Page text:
You are not alone. Practically everyone with an email account has encountered this problem. Image spam is everywhere these days and for the recipients it is a headache of fake Rolex, Chialis, and stock recommendations, to name only a few of the favorites. While antispam vendors mobilize to keep up with this new trend, the spammers infiltrate your Inbox.

The most frustrating thing is that these messages all look pretty much the same when reading them in your email. However, they are very different in the raw, which is why it makes the creation of effective filters much more difficult. Some of the techniques being employed by spammers to get these image-based ads into your Inbox are so subtle they are virtually imperceptible to the naked eye. These include, but are in no way limited to slight changes in text size and color, as well as image placement from one message to the next. The spammers keep utilizing more and more elaborate avoidance techniques to get their ads to...

Ollie Whitehouse | 14 Jul 2006 07:00:00 GMT | 0 comments

I've always wondered why SMS/MMS isn't used more often for spam or other malicious activities (CommWarrior being one notable exception). After talking to people in the industry about this, (that is, the security industry with a cellular or mobile flavor) it became apparent that we all have numerous hypotheses that try to explain the lack of SMS/MMS spam or phishing attacks. Some of the ideas that I've heard over the years include:
a) It costs money to send SMS/MMS messages, whereas to send e-mail it, for all intents and purposes, is free.
b) Any spam originating from a single operator or third party SMS/MMS originator can easily be shut down.
c) There is no need to complicate things as people still fall for e-mail phishing.

These opinions are certainly valid, but I think the tide may be turning, albeit on a very small scale. SMS is starting to be used...

Candid Wueest | 07 Jul 2006 07:00:00 GMT | 0 comments

The amount of email I have received lately regarding "making easy money from home" has increased tremendously. These “job offers” all have two things in common; you are required to have an online bank account and you must be able to check email frequently. In return for these requirements there are promises that large amounts of money can be made, usually five to ten percent in commission for every payment forwarded to the company headquarters.

To make it even more convincing, fake companies are created and complete Web sites with job offers and background information are generated. Interested parties receive convincing job offers with social benefits and health care plans. So, what's behind it? As you have probably guessed by now, these are recruitment emails from phishers. They are constantly searching for "money mules" that will receive payments from stolen accounts and then transfer the cash back to the real attacker. Many phishers are swimming in...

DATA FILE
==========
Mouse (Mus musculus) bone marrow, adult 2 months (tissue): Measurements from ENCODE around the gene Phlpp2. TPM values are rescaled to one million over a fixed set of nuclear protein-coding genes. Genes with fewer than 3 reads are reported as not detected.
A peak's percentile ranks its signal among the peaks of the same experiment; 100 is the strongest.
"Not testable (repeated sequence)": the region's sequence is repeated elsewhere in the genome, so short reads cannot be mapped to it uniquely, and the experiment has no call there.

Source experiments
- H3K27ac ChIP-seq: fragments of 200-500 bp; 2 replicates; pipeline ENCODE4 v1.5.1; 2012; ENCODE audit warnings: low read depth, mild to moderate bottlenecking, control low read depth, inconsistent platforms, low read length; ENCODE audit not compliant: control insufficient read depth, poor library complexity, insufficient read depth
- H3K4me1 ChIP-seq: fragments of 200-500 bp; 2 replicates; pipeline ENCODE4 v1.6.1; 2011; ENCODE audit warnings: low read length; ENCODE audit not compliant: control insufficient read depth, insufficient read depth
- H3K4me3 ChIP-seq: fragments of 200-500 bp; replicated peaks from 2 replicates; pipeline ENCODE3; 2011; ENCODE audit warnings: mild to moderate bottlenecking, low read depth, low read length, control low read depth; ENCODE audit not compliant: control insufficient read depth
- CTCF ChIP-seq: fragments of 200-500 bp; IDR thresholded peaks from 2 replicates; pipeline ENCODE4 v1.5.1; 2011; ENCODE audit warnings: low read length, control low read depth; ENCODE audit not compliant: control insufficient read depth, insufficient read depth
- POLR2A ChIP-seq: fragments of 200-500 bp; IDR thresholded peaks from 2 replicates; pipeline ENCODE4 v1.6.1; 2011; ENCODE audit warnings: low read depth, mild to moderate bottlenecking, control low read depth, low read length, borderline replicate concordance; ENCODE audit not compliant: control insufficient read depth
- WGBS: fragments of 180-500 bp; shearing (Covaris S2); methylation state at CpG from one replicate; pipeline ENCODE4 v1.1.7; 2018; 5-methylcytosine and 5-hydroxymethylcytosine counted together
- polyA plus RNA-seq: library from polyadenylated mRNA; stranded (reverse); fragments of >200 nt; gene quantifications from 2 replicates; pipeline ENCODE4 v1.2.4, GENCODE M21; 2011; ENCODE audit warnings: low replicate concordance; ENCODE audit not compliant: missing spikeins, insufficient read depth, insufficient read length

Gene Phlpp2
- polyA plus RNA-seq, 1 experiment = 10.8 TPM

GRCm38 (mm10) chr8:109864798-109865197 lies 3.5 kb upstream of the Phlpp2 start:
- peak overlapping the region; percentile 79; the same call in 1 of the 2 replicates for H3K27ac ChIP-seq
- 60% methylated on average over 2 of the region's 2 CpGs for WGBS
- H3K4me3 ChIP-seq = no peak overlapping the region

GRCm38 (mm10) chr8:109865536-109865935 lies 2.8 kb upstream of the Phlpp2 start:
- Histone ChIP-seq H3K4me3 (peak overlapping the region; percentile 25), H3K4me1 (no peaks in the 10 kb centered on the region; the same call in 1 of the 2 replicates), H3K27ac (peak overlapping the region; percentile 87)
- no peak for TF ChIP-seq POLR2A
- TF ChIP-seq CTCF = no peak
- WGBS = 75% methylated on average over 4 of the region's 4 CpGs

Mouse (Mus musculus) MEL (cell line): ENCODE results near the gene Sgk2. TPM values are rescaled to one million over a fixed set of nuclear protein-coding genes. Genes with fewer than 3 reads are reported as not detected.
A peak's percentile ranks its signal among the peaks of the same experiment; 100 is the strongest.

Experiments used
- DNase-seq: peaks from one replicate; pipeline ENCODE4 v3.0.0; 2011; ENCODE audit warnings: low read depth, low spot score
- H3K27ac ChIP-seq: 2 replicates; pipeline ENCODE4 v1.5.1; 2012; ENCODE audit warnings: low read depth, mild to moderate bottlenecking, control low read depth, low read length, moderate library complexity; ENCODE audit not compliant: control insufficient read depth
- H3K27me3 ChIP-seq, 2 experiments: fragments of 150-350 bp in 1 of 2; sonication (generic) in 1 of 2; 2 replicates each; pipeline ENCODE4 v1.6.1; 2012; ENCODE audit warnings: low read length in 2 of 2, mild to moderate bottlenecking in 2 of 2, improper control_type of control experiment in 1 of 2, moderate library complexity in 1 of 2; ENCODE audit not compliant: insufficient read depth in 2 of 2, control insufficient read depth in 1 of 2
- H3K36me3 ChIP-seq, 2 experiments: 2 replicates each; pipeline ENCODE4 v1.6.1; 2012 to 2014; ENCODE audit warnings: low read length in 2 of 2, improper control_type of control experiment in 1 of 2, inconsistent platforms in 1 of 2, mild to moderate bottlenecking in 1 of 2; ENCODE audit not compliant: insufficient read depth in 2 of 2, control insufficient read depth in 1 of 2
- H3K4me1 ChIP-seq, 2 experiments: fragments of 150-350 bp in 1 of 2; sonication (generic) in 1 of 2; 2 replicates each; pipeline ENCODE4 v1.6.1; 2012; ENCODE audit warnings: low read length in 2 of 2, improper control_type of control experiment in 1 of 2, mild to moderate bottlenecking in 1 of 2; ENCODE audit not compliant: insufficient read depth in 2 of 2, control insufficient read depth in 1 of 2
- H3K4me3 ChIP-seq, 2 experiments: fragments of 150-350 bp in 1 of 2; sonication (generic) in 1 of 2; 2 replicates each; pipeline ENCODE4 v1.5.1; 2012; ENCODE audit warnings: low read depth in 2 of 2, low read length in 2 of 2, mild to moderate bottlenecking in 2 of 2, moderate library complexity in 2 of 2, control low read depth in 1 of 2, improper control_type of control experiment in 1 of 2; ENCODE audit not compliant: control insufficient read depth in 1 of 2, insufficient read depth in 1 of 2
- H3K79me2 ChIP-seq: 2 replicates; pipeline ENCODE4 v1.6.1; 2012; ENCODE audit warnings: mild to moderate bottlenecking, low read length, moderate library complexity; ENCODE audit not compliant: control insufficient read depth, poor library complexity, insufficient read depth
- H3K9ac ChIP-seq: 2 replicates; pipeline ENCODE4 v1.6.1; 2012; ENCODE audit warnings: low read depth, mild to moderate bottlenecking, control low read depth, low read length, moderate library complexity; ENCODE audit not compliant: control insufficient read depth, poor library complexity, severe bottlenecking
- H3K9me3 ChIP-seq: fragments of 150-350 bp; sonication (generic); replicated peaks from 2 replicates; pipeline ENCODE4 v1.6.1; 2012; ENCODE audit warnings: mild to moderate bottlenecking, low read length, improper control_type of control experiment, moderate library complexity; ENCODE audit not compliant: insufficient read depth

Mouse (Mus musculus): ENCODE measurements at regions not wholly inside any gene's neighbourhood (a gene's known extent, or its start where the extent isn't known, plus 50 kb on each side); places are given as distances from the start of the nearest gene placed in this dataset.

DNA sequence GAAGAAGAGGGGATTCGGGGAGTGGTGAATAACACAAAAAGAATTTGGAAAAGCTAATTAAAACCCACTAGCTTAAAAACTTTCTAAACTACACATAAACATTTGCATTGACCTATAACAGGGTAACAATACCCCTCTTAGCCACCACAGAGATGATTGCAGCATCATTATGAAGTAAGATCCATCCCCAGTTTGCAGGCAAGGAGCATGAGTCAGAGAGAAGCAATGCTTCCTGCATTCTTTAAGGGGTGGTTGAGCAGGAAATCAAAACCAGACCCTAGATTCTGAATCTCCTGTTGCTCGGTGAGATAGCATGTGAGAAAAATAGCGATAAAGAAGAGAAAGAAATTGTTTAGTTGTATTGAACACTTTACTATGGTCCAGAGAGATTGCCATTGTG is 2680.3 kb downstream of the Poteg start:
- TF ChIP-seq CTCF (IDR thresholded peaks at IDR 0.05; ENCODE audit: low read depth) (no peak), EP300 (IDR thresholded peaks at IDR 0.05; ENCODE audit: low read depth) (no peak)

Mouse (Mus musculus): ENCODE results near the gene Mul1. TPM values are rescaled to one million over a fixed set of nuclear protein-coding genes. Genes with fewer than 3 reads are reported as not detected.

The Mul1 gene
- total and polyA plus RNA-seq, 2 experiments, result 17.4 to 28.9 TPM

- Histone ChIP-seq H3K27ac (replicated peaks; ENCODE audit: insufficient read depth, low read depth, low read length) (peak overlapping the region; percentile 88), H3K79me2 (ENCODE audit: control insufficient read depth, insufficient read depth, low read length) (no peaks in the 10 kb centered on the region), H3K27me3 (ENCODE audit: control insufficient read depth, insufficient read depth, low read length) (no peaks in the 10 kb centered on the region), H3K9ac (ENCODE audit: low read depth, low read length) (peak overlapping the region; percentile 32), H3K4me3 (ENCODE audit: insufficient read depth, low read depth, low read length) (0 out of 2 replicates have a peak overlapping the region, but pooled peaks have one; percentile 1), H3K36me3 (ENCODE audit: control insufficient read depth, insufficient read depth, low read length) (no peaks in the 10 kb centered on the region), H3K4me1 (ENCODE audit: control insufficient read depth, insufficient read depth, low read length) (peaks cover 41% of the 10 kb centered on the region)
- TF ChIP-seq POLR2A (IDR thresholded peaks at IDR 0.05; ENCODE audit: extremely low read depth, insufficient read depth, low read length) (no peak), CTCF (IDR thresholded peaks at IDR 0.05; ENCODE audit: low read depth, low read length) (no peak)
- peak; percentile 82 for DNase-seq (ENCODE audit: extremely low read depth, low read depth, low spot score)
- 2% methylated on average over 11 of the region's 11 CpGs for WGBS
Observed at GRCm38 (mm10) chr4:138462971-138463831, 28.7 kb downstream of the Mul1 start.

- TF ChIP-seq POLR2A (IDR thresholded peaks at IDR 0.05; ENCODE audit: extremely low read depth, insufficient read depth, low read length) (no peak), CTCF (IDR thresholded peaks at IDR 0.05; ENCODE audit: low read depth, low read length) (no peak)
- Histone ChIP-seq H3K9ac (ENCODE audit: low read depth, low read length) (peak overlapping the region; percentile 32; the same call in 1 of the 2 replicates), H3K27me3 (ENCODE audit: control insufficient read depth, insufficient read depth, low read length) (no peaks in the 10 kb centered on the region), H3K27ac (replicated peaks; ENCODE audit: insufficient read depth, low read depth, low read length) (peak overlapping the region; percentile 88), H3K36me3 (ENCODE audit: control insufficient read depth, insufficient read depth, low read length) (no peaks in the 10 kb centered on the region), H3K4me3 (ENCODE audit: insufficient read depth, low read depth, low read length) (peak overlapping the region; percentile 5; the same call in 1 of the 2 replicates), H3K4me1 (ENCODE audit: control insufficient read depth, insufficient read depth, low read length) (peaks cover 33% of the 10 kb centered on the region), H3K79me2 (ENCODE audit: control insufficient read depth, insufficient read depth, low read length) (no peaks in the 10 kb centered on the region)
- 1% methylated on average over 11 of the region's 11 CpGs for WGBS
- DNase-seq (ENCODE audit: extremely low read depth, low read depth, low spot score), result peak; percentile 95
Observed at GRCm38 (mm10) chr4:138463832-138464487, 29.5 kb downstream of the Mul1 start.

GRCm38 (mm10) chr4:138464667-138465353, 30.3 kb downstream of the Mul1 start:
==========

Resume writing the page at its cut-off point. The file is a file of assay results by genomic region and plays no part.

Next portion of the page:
Marc Fossi | 21 Jun 2006 07:00:00 GMT | 0 comments

Almost everyone is aware of the nuisance caused by spam email. When we get to work in the morning we have to delete a bunch of useless messages from our Inbox before we can start the day. When we get home we have to do the same thing before getting around to reading messages from friends and family. Do you ever wonder how these spammers came by our email addresses in the first place?

There are several ways for spammers to gather email addresses to send their messages to. One of the oldest techniques involves sending a “bot” to crawl around on different Web sites, Usenet groups, and other similar Internet resources searching for email addresses. While this method works, it is time-consuming and prone to gathering addresses that are outdated and no longer in use. Another popular method involves generating email addresses using a technique called brute forcing. This method tries sending spam to addresses composed of every possible combination of letters and numbers (for...

Eric Chien | 09 Jun 2006 07:00:00 GMT | 0 comments

I have received reports recently from people who are getting odd spam messages delivered to them that don't actually try to sell them prescription drugs, visas to the US, methods of enlarging his or her body parts, or cheap loans so they can refinance his or her home. Instead of these commonly known scams, the spam messages in question use a recipient's own email address as the return address, and have a subject line and message body containing random numbers. No exploit inside, no malicious code, no links.

Initially, a lot of theories were put forth; from spam software gone wrong, to spammers trying to poison Bayesian spam filters. It turns out the reason for these odd spam messages is nothing other than a familiar mass mailing worm, Beagle. W32.Beagle.FC is another variant of the Beagle family. Beagle is split into many components: one component may just try to...